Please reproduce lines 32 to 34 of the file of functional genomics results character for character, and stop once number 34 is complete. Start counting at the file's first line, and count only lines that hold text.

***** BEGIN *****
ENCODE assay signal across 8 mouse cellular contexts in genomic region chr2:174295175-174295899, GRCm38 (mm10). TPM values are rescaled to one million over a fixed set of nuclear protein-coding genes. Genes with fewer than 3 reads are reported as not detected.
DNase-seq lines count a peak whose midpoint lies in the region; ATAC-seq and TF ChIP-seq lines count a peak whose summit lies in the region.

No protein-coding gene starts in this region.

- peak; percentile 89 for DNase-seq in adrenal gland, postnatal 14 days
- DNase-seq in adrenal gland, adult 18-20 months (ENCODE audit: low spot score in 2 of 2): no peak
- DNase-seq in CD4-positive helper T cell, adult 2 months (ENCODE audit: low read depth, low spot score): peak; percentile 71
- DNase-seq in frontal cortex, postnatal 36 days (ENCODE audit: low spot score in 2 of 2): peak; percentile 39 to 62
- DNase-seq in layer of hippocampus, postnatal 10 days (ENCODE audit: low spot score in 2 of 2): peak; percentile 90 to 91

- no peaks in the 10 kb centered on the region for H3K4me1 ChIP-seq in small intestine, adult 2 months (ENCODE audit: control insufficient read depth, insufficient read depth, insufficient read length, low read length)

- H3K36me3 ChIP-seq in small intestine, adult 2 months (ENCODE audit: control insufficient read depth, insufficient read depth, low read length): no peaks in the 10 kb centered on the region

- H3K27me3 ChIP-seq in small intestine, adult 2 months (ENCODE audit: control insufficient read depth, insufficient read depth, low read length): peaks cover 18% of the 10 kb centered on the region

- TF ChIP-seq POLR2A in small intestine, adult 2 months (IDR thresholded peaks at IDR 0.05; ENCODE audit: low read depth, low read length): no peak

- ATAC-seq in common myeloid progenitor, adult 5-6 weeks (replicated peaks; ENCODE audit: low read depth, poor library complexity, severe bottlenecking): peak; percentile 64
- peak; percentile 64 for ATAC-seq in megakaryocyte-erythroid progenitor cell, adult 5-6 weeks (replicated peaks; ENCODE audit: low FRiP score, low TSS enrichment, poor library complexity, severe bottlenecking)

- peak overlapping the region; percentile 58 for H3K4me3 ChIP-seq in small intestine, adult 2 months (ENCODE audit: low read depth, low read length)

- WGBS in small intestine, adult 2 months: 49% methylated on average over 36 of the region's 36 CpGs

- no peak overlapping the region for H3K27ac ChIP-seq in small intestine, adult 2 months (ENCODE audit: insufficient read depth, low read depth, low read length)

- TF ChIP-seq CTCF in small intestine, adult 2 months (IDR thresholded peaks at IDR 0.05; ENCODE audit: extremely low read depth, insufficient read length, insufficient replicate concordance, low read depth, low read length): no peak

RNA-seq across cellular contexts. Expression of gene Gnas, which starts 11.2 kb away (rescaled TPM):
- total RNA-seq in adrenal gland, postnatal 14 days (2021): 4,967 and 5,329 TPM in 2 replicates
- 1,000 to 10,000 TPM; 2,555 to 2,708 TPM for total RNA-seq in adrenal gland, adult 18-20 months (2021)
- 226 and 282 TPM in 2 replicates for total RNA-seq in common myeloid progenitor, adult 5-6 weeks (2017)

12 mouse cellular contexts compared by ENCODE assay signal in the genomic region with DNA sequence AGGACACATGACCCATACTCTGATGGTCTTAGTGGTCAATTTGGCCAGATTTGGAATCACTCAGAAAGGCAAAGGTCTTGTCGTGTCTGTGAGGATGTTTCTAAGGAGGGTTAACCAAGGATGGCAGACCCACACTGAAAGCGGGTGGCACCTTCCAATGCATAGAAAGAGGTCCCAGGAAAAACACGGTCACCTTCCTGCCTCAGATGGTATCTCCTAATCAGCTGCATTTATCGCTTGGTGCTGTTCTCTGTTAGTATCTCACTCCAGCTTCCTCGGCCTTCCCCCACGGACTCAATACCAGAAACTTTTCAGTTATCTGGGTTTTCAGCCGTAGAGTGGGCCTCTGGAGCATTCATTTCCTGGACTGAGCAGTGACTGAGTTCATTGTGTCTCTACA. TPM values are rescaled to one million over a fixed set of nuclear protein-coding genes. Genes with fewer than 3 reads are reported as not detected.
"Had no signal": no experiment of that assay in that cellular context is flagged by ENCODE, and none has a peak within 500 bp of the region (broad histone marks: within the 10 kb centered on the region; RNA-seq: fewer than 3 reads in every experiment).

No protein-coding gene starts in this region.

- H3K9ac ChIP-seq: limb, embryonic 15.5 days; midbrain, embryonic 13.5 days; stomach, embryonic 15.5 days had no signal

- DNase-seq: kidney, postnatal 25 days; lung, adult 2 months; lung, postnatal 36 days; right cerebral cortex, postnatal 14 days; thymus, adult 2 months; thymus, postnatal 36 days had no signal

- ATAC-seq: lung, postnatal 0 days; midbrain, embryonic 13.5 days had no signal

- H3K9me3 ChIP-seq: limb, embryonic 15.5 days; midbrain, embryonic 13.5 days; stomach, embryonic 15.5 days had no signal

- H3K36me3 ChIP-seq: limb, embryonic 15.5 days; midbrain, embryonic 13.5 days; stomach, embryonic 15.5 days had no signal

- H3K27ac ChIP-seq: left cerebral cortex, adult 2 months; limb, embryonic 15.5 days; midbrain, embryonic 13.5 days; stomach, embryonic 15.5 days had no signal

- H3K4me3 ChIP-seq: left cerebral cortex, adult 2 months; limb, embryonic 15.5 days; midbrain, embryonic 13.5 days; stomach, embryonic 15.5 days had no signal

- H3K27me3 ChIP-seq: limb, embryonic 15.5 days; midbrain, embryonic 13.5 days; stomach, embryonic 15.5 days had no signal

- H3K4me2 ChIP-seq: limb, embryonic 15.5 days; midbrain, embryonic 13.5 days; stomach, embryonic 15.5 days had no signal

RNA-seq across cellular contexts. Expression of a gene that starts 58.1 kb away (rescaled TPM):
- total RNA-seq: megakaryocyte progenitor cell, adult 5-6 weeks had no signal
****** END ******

- H3K4me3 ChIP-seq: left cerebral cortex, adult 2 months; limb, embryonic 15.5 days; midbrain, embryonic 13.5 days; stomach, embryonic 15.5 days had no signal

- H3K27me3 ChIP-seq: limb, embryonic 15.5 days; midbrain, embryonic 13.5 days; stomach, embryonic 15.5 days had no signal

- H3K4me2 ChIP-seq: limb, embryonic 15.5 days; midbrain, embryonic 13.5 days; stomach, embryonic 15.5 days had no signal